Last Updated on Tuesday, 14 September 2010 01:37
Written by Alexander Zammit
Tuesday, 14 September 2010 01:35
It is said that some men are born to be fighters and if this is true – than surely one fighter who would fit this profile would be Roberto Duran, the Panamanian with the "Hands of Stone” ("Manos de piedra").
Many consider him as the greatest lightweight of all time. He held world titles at four different weights—lightweight (1972–79), welterweight (1980), junior middleweight (1983–84) and middleweight (1989). He was the second boxer to have fought in five different decades and was still winning fights at almost the age of 50.
Duran’s First official fight was on the 23 – February – 1968 against Carlos Mendoza and his last fight was on the 14 – July – 2001 against Héctor Camacho.
In 2002, he was chosen by The Ring to be the 5th greatest fighter of the last 80 years. Bert Randolph Sugar the boxing historian rates him as the 8th greatest fighter of all-time His 70 wins by knockout place him in an exclusive group of boxers who have won 50 or more fights by knockout. He was ranked number 28 on The Ring's list of 100 greatest punchers of all time.
On October 14, 2006, Durán was inducted into the World Boxing Hall of Fame in Riverside, California, and on June 10, 2007, into the International Boxing Hall of Fame in Canastota, New York.
The man with the “Hands of Stone was born on the 16 of June, 1951 Panama, in the slums of El Chorrillo in a place called "La Casa de Piedra" (The House of Stone).
At age 13 Roberto Duran was forced to leave school, legend has it that he punched a lad down a flight of stairs, and was expelled, Duran was the 2nd of 9 children and effectively the bread winner for his family. He would often resort to raiding the local mango plantation in his quest for food and he turned to fighting to make a living. After a brief 16 fight amateur career and after fighting pretty much anyone who would fight him on the beach, Duran turned professional aged just 16.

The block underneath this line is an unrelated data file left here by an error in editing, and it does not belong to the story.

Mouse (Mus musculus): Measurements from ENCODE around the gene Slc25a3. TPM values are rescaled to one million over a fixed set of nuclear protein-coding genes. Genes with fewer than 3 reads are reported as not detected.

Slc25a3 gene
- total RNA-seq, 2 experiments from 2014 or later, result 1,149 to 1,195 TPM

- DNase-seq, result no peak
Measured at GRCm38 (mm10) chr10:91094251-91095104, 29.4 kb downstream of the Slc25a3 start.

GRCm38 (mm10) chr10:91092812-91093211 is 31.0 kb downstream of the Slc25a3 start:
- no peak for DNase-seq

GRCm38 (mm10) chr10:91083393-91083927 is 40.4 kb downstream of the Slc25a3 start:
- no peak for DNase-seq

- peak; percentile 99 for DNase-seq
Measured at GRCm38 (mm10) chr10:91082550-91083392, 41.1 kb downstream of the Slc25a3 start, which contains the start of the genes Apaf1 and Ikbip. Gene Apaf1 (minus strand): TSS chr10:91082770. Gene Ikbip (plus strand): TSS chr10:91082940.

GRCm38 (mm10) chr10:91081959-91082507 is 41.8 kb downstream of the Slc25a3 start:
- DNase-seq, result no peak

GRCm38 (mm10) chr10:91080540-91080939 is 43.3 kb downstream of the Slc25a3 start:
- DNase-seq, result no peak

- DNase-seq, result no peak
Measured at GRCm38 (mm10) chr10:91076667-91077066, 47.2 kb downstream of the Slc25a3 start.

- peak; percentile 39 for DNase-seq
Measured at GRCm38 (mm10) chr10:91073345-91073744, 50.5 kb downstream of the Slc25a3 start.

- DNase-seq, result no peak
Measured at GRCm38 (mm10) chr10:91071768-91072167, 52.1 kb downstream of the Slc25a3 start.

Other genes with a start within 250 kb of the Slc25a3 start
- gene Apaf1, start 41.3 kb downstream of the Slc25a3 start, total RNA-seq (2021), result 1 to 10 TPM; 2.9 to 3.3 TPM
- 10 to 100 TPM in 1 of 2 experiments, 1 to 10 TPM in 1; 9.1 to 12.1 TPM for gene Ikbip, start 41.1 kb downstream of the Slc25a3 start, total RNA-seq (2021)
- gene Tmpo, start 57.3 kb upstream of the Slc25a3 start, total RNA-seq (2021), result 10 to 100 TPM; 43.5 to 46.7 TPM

Duran drew crowds and racked up a 21-0 record, most of those wins coming by knockout. It was at this point that Duran attracted the attention of a wealthy local landowner, Carlos Eleta. Eleta bought Duran's professional contract for a mere $300, and engaged the services of trainers Ray Arcel and Freddie Brown. Soon Duran's punches were shortened, he learned deceptively simple-but-effective defensive techniques, and overall complemented his fierce aggression with sound technique. Duran was getting ready for the big time.
Under the guidance of Eleta, Arcel, and Brown, Duran began a campaign for a world championship. His first major opponent was former 130lbs champion Hiroshi Kobayashi of Japan, who Duran disposed of with left-right combination to the head, knocking Kobayashi out in the 7th. By June 1972, Duran was ready to challenge Ken Buchannan for the WBA lightweight (135lbs) title at Madison Square Garden. Buchanan was an established British Commonwealth and European lightweight champion, making the third defense of his world title. It was a very dirty bout, with Duran still showing a lot of his rough and tumble experience in his fighting style.
Durán was ahead on all three cards at the end of the 13th round, at which time the fighters spent an additional 20 seconds punching each other. Buchanan was knocked down writhing in pain from a groin injury, that Buchanan's trainer, Gil Clancy, said was caused by a knee to the groin. Referee Johnny LoBianco awarded the fight to Durán, insisting that the blow that took down Buchanan was "in the abdomen, not any lower" and that he felt that Buchanan would be unable to continue fighting.